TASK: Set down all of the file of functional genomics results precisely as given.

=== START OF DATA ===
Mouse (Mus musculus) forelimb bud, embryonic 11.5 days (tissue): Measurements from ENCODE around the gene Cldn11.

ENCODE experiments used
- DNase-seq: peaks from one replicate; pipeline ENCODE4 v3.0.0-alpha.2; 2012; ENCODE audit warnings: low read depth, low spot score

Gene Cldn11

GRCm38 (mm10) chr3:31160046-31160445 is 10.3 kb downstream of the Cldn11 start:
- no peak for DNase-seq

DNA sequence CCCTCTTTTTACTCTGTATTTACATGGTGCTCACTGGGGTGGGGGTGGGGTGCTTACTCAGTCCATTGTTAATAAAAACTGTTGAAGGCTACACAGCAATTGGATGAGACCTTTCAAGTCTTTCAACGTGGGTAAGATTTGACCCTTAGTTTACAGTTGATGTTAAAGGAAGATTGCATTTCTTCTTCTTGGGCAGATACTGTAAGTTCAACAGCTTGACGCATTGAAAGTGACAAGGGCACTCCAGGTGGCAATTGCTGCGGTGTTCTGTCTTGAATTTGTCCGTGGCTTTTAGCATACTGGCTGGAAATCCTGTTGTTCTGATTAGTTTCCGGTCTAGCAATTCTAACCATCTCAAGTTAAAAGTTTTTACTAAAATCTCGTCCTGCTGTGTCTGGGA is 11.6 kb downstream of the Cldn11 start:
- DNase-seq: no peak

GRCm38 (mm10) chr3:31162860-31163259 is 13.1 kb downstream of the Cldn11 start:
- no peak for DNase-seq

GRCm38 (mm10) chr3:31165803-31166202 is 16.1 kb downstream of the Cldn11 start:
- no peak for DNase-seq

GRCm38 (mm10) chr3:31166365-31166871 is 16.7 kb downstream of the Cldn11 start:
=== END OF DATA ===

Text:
Mouse (Mus musculus) forelimb bud, embryonic 11.5 days (tissue): Measurements from ENCODE around the gene Cldn11.

ENCODE experiments used
- DNase-seq: peaks from one replicate; pipeline ENCODE4 v3.0.0-alpha.2; 2012; ENCODE audit warnings: low read depth, low spot score

Gene Cldn11

GRCm38 (mm10) chr3:31160046-31160445 is 10.3 kb downstream of the Cldn11 start:
- no peak for DNase-seq

DNA sequence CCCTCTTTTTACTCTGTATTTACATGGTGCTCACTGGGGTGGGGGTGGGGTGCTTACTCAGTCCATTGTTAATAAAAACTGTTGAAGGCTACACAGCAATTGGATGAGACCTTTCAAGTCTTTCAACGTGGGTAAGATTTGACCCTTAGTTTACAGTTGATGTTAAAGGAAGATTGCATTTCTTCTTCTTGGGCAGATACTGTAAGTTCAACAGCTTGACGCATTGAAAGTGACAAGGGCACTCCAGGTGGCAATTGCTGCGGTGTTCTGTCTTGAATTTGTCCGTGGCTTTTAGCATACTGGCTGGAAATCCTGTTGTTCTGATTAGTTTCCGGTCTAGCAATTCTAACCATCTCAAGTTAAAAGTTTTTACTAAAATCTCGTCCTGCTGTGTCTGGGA is 11.6 kb downstream of the Cldn11 start:
- DNase-seq: no peak

GRCm38 (mm10) chr3:31162860-31163259 is 13.1 kb downstream of the Cldn11 start:
- no peak for DNase-seq

GRCm38 (mm10) chr3:31165803-31166202 is 16.1 kb downstream of the Cldn11 start:
- no peak for DNase-seq

GRCm38 (mm10) chr3:31166365-31166871 is 16.7 kb downstream of the Cldn11 start: